MESA, Ariz. -- Brewers manager Ned Yost did not pay attention to what his closest division rivals did over the winter. He'll worry about the Cubs closer to Opening Day.

"I don't care what they did," Yost said Tuesday morning. "They can do whatever they want to do. I have to have my team ready to play them March 31, and they will be no matter what changes [Chicago] made, no matter what upgrades, no matter what additions or subtractions. It doesn't change or affect anything that I do."

The teams met for the first time on Tuesday at the Cubs' spring home, and they will play again on March 10 and 27. Maybe the final meeting will hold more significance to Yost, because the Brewers will travel to Wrigley Field for the first regular-season series from March 31-April 3.

Tuesday marked Milwaukee's first look at Chicago's major offseason addition, outfielder Kosuke Fukudome, who homered in the third inning off Claudio Vargas. The Cubs' only other notable pickup was veteran right-hander Jon Lieber, who pitched Monday.

The Cubs are the only other National League Central team that trains in Arizona. Does that fact affect Yost's approach to games against the Cubs?

"I thought about it, but not really," he said. "We play them so much, I thought, 'Well, maybe I won't play my best players against them.' But that doesn't do anything, because you play them so much during the season. You're not gaining an edge."

The Brewers' best player by most measures is first baseman Prince Fielder, who was off Tuesday in a game Milwaukee won, 10-6, in 10 innings. Outfielder Corey Hart and catcher Jason Kendall also had a scheduled off-day.

The Brewers and Cubs battled throughout the second half of 2007, with Chicago eventually winning the division by a two-game margin. The Cubs won nine of 15 meetings last season, including two of three games in a crucial series at Wrigley Field on Aug. 28-30.

They are scheduled to play 16 times in 2008, including six times in the Brewers' final 12 games of the season.

Because the Cubs are reigning NL Central champs, are they the team to beat? Yost called the question "shark" fodder, using former Brewers outfielder Kevin Mench's term of endearment for members of the media.

"I don't really care who's the team to be beat," Yost said. "We'll find out who's the team to beat in September. I don't play all that stuff, either. I don't waste my time thinking about who's the team to beat.

"The team you're playing today is the team to beat. So they're the team to beat today."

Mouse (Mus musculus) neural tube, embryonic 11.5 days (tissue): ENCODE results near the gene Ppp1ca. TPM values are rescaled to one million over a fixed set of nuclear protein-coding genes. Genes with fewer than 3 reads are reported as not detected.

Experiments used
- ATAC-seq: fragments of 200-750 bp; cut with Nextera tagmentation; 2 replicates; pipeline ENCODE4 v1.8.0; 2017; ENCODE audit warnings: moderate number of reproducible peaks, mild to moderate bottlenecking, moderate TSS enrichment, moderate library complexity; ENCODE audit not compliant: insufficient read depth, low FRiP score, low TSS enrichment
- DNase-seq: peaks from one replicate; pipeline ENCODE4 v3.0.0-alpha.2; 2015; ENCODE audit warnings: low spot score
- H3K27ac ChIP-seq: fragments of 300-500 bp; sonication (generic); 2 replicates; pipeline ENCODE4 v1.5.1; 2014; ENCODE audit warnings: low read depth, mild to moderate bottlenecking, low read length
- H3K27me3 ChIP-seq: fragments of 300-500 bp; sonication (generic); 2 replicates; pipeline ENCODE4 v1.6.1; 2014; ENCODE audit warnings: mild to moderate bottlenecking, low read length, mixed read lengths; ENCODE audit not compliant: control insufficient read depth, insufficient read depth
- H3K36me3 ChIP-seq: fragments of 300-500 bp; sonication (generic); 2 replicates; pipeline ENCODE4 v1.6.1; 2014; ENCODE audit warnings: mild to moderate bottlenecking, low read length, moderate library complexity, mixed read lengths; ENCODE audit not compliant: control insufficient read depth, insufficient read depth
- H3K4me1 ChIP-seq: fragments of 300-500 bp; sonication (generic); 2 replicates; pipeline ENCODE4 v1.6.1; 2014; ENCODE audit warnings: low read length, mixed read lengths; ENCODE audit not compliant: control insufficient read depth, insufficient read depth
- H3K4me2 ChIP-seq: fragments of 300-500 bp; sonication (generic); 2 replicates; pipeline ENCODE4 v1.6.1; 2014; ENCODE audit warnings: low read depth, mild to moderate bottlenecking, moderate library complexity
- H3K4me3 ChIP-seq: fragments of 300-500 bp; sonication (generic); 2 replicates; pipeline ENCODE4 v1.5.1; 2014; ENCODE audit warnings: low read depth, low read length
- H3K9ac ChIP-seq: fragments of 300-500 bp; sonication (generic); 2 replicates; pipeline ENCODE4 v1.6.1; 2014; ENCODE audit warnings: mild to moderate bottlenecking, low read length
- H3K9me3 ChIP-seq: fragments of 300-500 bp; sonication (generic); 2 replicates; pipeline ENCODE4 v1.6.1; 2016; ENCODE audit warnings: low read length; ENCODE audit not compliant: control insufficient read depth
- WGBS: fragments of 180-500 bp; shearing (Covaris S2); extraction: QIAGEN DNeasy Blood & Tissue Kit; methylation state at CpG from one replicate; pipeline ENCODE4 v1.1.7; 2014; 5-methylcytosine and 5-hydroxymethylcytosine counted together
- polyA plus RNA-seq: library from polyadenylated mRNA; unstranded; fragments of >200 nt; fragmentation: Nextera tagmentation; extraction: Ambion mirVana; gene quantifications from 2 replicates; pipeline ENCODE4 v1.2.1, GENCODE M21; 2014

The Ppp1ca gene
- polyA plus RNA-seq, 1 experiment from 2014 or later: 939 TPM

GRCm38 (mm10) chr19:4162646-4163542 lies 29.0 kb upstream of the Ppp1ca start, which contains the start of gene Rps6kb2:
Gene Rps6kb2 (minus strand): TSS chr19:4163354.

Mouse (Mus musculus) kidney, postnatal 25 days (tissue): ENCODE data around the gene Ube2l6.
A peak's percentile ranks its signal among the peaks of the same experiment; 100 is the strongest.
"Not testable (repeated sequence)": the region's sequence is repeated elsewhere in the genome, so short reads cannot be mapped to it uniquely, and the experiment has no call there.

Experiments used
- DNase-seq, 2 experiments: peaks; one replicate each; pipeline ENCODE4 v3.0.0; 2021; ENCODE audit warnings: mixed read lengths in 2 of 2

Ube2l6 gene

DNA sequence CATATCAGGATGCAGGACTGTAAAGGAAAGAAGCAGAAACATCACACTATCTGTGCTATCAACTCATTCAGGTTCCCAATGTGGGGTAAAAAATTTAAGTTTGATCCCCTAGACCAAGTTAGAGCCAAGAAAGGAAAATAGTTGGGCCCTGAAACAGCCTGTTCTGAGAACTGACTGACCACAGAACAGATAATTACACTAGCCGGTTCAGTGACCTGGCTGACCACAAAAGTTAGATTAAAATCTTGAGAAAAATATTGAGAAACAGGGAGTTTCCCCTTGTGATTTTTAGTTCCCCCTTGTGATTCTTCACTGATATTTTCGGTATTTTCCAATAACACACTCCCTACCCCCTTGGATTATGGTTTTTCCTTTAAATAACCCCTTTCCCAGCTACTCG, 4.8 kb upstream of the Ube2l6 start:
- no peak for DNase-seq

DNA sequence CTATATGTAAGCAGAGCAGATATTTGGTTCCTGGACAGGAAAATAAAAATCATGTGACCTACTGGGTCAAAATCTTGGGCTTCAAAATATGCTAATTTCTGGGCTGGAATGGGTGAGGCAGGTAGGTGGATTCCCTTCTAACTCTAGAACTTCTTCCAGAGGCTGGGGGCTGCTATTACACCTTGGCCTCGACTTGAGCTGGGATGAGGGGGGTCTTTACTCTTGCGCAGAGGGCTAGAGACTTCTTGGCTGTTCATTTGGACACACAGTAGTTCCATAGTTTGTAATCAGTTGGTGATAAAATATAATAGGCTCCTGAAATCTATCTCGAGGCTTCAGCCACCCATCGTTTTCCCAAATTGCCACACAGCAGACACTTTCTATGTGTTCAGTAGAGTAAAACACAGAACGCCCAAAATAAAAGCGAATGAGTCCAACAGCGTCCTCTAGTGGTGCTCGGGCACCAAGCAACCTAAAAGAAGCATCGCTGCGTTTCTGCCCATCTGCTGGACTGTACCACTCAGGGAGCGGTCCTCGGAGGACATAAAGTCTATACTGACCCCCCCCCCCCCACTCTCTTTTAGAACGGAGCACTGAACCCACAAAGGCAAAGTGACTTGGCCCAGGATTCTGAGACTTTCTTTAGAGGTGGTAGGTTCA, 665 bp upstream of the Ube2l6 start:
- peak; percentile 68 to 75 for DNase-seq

Spring Training
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Little T, big bat: Tony Gwynn, Jr. did something Tuesday he had never done in at least his last 227 Spring Training and regular-season at-bats in the big leagues: He hit a home run.

Gwynn, who tripled in his first at-bat and hit the ball hard all day, connected on a two-run shot off Chicago's Sean Gallagher in the fourth inning. It was Gwynn's first long ball since he hit four at Triple-A Nashville in 2006. He was with the Brewers earlier that spring and hit a pair of Cactus League home runs, but he had been blanked in the big leagues since.

Gwynn is among the candidates to man center field while Mike Cameron serves a 25-game suspension to start the season, and Yost saw the 25-year-old pressing to impress early in camp.

"But that happens early in the spring when you get that opportunity," Yost said. "What I'm looking for from him is some consistency, and quit worrying about getting hits. I want to see good at-bats."

Focused: Fielder had Tuesday off, but that did not change the approach of the guy who likely will hit behind him this season.

Left fielder Ryan Braun went 1-for-3 with an RBI single and was hit by a pitch. He's hitting .273 in Cactus League games and is focused on seeing pitches this spring.

"I'm going to try real hard to be more selective this year, especially if I line up behind Prince," Braun said. "They'll be pretty careful how they pitch me, and it's up to me to be as selective as possible."

Braun has a .400 on-base percentage so far this spring after batting .324 with a .370 on-base mark last year on the way to winning NL Rookie of the Year honors.

He said it: "That should have been yesterday." -- Yost, on the news of Green Bay quarterback Brett Favre's retirement Tuesday morning. On Monday, the Brewers slogged through a three-plus-hour loss that Yost would have preferred to banish to the back pages of the sports section.

Last call: The March 28-29 exhibitions against the Royals will go no longer than 10 innings, a club spokesperson announced Tuesday. Tickets to those games -- $10 in all areas -- are on sale now. ... Former Brewer Chad Fox surrendered a couple of runs and was on the hook for the loss for the Cubs before they rallied to force extra innings. Fox, who was with the Brewers from 1998-2002, has not pitched in the Majors since 2005 and is attempting another comeback from elbow troubles. ... The Milwaukee County Transit System unveiled its "My Ride for the Generation" bus, which has graphics inside and out that celebrate transit history in Milwaukee. The Brewers and We Energies sponsored the bus, which will operate for one year.

Up next: Right-hander Dave Bush and left-hander Manny Parra are scheduled to be first and second out of the gate when the Brewers travel to Surprise, Ariz., on Wednesday to face the Rangers. Lefty Matt Harrison is scheduled to be the starter for Texas.